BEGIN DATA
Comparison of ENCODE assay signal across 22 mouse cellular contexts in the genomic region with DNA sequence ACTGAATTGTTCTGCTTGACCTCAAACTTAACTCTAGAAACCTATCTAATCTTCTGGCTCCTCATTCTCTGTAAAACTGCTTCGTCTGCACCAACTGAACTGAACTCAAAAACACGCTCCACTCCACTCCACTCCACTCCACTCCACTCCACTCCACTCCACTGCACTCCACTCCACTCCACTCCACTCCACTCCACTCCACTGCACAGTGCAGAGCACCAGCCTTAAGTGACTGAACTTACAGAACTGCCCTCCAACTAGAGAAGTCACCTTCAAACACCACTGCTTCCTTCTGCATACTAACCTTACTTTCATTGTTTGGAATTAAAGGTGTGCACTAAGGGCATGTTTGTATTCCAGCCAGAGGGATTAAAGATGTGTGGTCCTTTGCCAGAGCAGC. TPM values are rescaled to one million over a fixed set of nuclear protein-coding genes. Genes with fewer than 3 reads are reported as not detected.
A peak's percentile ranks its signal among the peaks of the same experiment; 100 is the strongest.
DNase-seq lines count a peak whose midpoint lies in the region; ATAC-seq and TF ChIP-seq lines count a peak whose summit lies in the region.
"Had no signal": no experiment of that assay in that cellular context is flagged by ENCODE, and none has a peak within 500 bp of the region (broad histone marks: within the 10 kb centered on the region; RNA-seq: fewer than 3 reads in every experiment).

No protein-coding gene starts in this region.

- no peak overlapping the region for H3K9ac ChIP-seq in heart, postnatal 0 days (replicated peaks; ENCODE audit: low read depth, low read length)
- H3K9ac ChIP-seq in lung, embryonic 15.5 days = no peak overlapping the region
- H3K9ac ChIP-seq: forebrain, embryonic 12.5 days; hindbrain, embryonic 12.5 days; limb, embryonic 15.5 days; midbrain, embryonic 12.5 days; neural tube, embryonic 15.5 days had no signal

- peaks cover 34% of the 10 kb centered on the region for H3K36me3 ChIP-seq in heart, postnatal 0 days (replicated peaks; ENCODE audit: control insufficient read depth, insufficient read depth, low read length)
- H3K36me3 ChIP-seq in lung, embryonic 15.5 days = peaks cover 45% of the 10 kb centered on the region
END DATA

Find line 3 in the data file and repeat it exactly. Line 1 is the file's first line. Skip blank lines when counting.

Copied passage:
DNase-seq lines count a peak whose midpoint lies in the region; ATAC-seq and TF ChIP-seq lines count a peak whose summit lies in the region.